Git is a type of version control software that allows tracking to occur within within and among documents of a given project. If this sounds vague, it may be easier to think of Word's 'track-changes' setting. Track changes allows Word users to make comments, edits, etc. that are recorded and highlighted in the word program. Git provides a similar function, but for individual documents and specific files. So, instead of having several versions of a manuscript each with a co-author's initials at the end of the document, Git sort of does this automatically by tacking anyone who is working from the same file. Now, maybe this isn't an issue if you don't create may versions of a document or are content with the 'initial system', but for anyone writing and revising things on a regular basis - like an R script - Git is likely to be very useful. This is especially true for anyone working on group projects, which is increasingly the case in science (there is a general trend for more authors per manuscript through time).
Git also makes sense from an ethical perspective particularly for scientist. Git repositories, like Github, are ideal centralized locations to store code, which allow others to vet, learn, or contribute to existing code.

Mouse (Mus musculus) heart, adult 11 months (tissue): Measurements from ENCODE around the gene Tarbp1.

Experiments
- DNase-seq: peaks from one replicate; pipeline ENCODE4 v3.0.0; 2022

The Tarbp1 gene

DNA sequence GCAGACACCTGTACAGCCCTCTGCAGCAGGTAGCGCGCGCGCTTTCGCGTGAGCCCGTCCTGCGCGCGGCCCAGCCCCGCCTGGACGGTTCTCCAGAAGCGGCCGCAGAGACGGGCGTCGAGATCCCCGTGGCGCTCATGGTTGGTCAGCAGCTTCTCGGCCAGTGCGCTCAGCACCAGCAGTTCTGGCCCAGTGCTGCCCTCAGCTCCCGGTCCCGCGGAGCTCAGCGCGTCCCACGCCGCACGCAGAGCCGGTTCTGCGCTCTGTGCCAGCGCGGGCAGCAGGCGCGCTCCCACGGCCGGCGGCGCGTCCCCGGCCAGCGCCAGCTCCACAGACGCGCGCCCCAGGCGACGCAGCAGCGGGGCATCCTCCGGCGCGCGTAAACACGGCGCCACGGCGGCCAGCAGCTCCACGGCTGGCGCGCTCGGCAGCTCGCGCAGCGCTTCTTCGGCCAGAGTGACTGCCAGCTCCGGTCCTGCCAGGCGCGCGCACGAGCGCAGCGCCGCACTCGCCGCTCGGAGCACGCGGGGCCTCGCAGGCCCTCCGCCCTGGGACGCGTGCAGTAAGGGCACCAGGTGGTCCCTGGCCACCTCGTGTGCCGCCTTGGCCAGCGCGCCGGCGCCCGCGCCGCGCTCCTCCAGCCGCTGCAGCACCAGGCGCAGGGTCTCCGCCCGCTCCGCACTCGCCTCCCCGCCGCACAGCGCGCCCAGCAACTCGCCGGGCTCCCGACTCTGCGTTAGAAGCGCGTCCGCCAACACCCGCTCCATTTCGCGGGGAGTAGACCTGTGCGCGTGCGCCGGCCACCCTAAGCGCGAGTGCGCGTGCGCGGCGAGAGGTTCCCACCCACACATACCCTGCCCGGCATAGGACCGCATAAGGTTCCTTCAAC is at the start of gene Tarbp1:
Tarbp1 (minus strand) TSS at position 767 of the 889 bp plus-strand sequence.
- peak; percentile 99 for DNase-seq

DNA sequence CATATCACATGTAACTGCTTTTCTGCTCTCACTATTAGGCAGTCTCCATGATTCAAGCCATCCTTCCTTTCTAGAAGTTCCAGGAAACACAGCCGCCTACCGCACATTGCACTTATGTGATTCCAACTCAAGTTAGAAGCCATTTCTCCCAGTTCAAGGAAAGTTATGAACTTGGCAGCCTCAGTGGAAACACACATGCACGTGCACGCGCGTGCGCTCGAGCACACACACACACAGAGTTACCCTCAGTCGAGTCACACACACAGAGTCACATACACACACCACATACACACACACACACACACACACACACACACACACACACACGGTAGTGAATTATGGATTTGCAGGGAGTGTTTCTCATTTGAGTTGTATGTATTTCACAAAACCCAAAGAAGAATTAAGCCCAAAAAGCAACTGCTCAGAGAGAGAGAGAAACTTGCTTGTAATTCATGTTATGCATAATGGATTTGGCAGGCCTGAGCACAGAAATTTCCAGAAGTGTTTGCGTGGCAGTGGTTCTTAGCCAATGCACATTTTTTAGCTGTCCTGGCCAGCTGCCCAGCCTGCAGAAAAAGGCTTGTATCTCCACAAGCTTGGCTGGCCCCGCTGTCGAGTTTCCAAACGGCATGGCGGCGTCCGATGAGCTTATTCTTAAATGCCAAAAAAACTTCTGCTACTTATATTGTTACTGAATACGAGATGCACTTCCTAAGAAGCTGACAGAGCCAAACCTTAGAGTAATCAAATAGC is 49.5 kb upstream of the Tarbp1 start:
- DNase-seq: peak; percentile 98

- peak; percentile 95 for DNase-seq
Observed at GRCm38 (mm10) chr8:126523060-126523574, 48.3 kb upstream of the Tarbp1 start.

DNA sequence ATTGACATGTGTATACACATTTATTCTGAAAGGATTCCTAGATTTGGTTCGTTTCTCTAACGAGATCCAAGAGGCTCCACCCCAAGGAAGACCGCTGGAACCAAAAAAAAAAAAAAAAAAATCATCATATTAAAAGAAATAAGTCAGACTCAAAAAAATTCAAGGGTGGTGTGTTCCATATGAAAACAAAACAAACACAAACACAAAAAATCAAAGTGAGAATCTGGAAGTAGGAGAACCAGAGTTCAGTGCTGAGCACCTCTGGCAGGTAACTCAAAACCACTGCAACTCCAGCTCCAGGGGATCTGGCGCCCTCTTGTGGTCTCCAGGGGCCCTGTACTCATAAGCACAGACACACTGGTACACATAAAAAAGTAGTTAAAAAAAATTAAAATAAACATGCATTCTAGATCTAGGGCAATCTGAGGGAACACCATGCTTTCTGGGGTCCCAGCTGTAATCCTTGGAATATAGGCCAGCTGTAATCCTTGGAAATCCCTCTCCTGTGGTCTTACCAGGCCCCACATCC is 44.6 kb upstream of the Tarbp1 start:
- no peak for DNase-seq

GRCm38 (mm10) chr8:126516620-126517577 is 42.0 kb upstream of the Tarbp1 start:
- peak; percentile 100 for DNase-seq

Of course, this is my naive perception of if git so far and other's have spent a lot more time developing introductions to git and Github.(It's also worth mentioning that Github is one of several cloud Git repositories), Anyways, I figured I'd include some resources for learning about how to use Git, Github, and their integration with RStudio below for myself and others that may be interested.
A good video tutorial of how to use terminal to upload and download items from a Github repository directly to your computer:
Two websites with similar information about using Git Github and Rstudio (I honestly found the video about more effective):
For uploading large files to Github: